For Doricha Sales, the new program director for Sarasota Ballet’s Dance for All initiative, teaching is way more than just time spent in a classroom.
Sales attended the Boston Ballet School, the School of American Ballet, Walnut Hill School for the Arts and Indiana University and danced professionally for 16 years across the United States. In the mid-’90s, she found herself teaching at a performing arts school for children in Lakeland. There, she brought kids with behavioral issues into her dance studio, and they thrived. The story of two students, Randy and Dominique, in particular, showed her the power of dance to reach people of all ages.
After facing disciplinary action, Randy and Dominique were required to attend Sales’ classes. The two spent many days watching Sales teach the footwork of a dance routine, and, eventually, Randy was eager to show Sales that he had learned the moves. While his footwork was unpolished at first, Randy later met with Sales and performed the routine flawlessly and even choreographed a routine using a song from the film Schindler’s List after the movie was shown in school.
Dominique went on to study dance at the prestigious Ailey II dance school, but Randy eventually left the Lakeland school before graduating. His parents were incarcerated, and he was being raised by an older sister. When Randy was in eighth grade, his father was released from prison, and he took Randy out of the dance program because he didn’t want his son to study the art form.
“Randy ended up failing and was removed from the school,” Sales says. “To this day, I have no idea where Randy is. That was the earliest moment I got the real connection between what dance can really do and how important dance education is.”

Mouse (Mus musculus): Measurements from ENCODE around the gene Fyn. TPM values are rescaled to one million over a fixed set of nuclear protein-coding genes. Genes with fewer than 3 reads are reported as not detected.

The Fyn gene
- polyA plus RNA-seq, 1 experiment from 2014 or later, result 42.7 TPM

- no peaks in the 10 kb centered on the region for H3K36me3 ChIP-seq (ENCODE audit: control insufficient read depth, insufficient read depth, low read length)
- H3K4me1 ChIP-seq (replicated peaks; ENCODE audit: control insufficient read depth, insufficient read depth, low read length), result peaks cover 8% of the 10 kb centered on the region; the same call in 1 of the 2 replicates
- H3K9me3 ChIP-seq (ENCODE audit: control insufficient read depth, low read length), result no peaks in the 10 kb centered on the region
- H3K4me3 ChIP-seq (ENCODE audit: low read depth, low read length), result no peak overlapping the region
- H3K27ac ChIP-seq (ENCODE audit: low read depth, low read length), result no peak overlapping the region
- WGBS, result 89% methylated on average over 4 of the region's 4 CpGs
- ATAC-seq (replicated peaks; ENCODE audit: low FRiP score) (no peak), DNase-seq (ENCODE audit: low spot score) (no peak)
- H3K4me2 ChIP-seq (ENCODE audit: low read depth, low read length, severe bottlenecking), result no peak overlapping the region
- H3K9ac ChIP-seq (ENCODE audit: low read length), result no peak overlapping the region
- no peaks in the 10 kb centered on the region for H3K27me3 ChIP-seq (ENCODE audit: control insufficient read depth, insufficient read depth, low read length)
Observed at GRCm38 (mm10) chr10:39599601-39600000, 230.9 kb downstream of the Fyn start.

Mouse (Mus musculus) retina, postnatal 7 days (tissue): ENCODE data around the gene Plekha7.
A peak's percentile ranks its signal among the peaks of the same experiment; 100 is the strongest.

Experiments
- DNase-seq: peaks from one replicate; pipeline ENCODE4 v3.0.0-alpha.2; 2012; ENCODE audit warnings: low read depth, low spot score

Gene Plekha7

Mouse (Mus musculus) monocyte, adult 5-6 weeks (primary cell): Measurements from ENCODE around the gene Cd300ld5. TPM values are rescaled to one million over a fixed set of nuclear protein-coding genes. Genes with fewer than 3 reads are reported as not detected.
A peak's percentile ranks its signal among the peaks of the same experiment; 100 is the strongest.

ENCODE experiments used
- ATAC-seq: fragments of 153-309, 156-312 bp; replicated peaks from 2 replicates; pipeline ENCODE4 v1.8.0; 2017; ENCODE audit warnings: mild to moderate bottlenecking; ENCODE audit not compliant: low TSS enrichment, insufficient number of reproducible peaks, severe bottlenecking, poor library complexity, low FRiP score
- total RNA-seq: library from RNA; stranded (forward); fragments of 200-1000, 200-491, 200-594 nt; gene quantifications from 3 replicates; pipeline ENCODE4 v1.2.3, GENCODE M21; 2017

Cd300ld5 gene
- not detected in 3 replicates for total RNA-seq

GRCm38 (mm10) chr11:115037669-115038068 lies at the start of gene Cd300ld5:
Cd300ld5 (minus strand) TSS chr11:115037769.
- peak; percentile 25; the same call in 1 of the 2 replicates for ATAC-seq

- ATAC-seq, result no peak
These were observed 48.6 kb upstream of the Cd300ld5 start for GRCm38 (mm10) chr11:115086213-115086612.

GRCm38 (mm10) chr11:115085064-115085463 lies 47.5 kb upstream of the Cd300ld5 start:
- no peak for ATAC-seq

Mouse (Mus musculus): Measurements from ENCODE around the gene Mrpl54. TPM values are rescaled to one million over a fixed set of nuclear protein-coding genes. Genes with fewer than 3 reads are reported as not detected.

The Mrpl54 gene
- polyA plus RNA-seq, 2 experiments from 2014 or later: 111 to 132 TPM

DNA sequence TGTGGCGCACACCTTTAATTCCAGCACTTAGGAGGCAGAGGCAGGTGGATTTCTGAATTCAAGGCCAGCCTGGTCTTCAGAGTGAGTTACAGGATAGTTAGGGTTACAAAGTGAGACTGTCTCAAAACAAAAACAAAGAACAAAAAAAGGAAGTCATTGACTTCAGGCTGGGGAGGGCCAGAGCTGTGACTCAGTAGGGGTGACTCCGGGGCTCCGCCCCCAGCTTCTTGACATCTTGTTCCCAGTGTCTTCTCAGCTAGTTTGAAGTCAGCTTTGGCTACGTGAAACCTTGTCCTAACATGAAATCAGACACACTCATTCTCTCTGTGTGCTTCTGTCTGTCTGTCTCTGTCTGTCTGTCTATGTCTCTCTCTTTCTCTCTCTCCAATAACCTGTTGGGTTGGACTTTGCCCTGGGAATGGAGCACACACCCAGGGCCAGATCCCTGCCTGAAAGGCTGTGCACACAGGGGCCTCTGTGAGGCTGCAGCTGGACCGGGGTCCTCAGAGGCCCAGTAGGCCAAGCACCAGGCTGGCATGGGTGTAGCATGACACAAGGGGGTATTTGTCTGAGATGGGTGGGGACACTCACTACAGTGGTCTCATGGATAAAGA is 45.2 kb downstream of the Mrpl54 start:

That belief in the power of dance is the force behind Dance for All, Sarasota Ballet’s new community engagement initiative that consists of several programs. Dance—The Next Generation, for example, brings ballet to underserved youth in the area, while Joyful Movement Through Parkinson’s engages people with Parkinson’s through classes that emphasize movement and exercise.
The program also includes performances in public schools and working with outside nonprofits and organizations. It is expected to reach 10,000 people in the greater Sarasota area each year and will allow anyone—regardless of age, race, ability or socioeconomic background—to access the arts.
After retiring from the artistic side of the ballet world in 2021, Sales took on the responsibility of leading Dance for All last fall. When she landed the job, “I had tears in my eyes,” she says. “I always loved community engagement as a dancer and to devote a whole job to it, it’s a gift. Sarasota is so culturally rich. I think my profession can help more people see that dance is accessible to them.”